Habib Bank Limited (HBL) is incorporated in Pakistan and is engaged in commercial banking related services in Pakistan and overseas. The Bank operates 1,703 branches inside Pakistan, including 47 Islamic Banking Branches and 48 branches outside the country including in the Karachi Export Processing Zone.
The Aga Khan Fund for Economic Development (AKFED), S.A. is the parent company of the Bank and its registered office is in Geneva, Switzerland.
Decline in profit for the first half
Habib Bank Limited (HBL) posted 49 percent decline in profit after tax to Rs7.9 billion for the first half of financial year 2018 as compared with Rs15.49 billion in the same half of the last year.
The earnings per share for the period came down to Rs5.42 for the January to June 2018 as compared with EPS Rs10.56 in the corresponding period of the last year.
A dividend of Re1/share was also announced for the quarter, as per expectations. NII of the bank settled at Rs40.3 billion for 1HCY18, decreasing by 3 percent YoY as 14 percent higher interest expense offset the 4 percent rise in mark-up income. However, NII showed a 2 percent QoQ uptick. NFI faced a drastic decline of 35 percent YoY as capital gains stressed 82 percent YoY as the bank had booked hefty capital gains during 2HCY17.
The bank also booked a loss on its dealing in foreign currencies as per expectations worth Rs385 million for 2Q (the bank booked a loss in 1Q of Rs657 million and 4Q as well of Rs413 million).
The loss on foreign exchange income is on account of the rupee depreciation which is adversely impacting the bank’s repayments in lieu of the foreign loan taken for the settlement payment.
Fee income faced a 10 percent YoY downturn during first half of 2018. However, NFI increased 8 percent QoQ attributable to higher fee income and dividend income.
Provisioning expenses of the bank declined 98 percent YoY during 1HCY18 to settle at Rs21 million. The bank booked a net reversal against advances worth Rs243 million during the said period which countered the provision for diminution in value of investments worth Rs262 million, which is possibly on account of poor equity market performance. OPEX clocked in at Rs36.9 billion increasing significantly by 27 percent YoY as admin expenses rose 28 percent during the period. The rise in OPEX trend has been continuously witnessed since 4QCY17 which is on account of the NY branch closure related expenditure, which is likely to continue until 1QCY19, as per management. Effective tax rate was set at 42.5 percent compared to 43.4 percent SPLY, during 1HCY18.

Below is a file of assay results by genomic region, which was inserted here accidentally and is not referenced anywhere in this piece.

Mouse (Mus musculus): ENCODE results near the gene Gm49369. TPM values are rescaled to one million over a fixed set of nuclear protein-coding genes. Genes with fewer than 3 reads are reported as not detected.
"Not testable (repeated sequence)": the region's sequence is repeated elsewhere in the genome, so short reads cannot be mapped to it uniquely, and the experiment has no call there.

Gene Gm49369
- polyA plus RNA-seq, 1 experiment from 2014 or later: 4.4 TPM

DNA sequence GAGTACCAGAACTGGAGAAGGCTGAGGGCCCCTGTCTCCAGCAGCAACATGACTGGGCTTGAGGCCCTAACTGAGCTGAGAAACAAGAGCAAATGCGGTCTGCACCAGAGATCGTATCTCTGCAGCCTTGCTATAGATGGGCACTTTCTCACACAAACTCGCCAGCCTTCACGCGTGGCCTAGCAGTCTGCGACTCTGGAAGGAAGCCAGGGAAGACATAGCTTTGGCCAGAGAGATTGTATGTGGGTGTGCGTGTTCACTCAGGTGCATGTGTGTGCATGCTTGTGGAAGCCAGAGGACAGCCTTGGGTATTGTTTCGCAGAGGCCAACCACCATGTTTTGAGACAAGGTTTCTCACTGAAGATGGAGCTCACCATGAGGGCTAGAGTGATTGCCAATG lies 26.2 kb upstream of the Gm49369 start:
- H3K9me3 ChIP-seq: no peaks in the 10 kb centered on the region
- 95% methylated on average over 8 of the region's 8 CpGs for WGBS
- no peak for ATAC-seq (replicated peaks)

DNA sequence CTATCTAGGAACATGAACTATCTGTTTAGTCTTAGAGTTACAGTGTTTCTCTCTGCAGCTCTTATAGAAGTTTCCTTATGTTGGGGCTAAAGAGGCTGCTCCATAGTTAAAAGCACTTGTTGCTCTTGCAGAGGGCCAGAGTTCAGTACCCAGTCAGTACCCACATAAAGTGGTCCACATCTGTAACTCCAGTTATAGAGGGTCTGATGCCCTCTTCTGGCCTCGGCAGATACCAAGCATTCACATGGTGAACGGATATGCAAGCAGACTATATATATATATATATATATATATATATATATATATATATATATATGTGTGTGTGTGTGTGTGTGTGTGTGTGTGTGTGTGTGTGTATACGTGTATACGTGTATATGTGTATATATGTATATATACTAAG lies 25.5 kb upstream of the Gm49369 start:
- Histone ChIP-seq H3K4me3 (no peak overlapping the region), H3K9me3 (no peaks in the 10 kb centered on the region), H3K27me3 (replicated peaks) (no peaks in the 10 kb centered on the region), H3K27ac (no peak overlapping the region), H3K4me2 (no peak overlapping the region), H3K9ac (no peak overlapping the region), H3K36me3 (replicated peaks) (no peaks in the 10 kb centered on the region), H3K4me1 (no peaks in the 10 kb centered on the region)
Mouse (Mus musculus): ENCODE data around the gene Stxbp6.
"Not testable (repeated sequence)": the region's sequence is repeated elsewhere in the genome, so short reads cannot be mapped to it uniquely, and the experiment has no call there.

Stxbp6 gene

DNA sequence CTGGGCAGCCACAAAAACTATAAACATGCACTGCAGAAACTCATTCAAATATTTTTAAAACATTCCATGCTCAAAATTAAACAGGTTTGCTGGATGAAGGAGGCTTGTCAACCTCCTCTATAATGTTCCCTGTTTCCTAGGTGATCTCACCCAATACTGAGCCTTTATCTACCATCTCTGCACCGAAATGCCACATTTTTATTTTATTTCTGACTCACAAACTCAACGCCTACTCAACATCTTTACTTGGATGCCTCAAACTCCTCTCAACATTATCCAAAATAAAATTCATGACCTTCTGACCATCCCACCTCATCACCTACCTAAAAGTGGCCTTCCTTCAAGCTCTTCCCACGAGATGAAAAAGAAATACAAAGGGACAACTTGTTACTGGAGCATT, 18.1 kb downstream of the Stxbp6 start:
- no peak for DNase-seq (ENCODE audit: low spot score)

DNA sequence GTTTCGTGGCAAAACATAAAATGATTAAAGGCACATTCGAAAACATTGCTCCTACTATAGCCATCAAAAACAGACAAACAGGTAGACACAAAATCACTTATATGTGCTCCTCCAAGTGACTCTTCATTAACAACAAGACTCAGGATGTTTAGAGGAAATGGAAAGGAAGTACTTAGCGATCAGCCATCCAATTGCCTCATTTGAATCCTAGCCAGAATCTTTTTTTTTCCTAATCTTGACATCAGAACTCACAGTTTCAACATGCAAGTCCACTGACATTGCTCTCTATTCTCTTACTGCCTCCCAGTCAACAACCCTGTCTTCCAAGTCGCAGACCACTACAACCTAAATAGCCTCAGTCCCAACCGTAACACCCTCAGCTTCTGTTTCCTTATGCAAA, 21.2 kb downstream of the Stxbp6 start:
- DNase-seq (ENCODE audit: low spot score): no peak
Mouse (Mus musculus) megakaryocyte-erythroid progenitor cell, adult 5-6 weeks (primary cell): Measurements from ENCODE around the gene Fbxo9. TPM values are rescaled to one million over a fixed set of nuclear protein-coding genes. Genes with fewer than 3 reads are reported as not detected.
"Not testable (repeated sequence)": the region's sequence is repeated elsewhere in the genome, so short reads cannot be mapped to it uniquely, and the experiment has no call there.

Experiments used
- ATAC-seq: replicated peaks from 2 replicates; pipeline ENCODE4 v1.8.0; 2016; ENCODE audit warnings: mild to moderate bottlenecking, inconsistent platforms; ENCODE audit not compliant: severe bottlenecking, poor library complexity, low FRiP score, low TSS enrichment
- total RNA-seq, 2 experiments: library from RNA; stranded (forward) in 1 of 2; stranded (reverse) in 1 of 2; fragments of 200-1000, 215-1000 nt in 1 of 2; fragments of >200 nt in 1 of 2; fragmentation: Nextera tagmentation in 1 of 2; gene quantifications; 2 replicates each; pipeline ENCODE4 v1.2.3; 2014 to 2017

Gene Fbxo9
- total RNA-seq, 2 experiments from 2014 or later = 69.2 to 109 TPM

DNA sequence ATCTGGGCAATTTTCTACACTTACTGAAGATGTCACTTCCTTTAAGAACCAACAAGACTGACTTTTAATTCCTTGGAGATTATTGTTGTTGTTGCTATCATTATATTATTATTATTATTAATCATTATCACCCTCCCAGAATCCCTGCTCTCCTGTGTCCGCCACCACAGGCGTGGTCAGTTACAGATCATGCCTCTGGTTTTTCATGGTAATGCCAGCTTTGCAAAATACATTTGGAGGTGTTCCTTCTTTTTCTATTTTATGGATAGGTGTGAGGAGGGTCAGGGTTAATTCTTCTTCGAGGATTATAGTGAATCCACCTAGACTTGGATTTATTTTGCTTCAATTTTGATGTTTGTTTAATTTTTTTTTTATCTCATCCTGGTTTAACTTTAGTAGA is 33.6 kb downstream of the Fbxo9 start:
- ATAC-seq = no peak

Major banks suffered a significant profit cut. HBL’s core domestic business continues on a strong trajectory, with steady growth in key drivers.
Total domestic deposits increased by 8% to nearly Rs 1.9 trillion and its leading market share increased further to 14.4%. In the first six months of 2018 alone, the Bank added Rs 119 billion in domestic CASA deposits, and the ratio of current accounts rose to 36.3% in June 2018. Even more impressively, HBL’s average current accounts increased by around Rs 80 billion, a growth of 15% compared to the first half of 2017.
With a renewed focus on robust lending growth, HBL’s domestic loan book increased by Rs 91 billion during the first six months with strong contributions from Islamic Financing, Consumer Lending and Corporate loans.
In the first half of 2018, HBL continued its strong recovery performance, recording a reversal of Rs 240 million against loans, compared to a provision of Rs 564 million in H1 2017. The infection ratio further reduced to 7.6% while the coverage ratio strengthened to 91.7%.
In July, the bank launched its proprietary product, Konnect by HBL. It has received excellent market acceptance and in a few weeks, over half a million customers have been serviced. 25% of Konnect account holders are women. Within the first month, nearly 700,000 transactions with a value of over Rs 4.5 billion have taken place via the Konnect platform.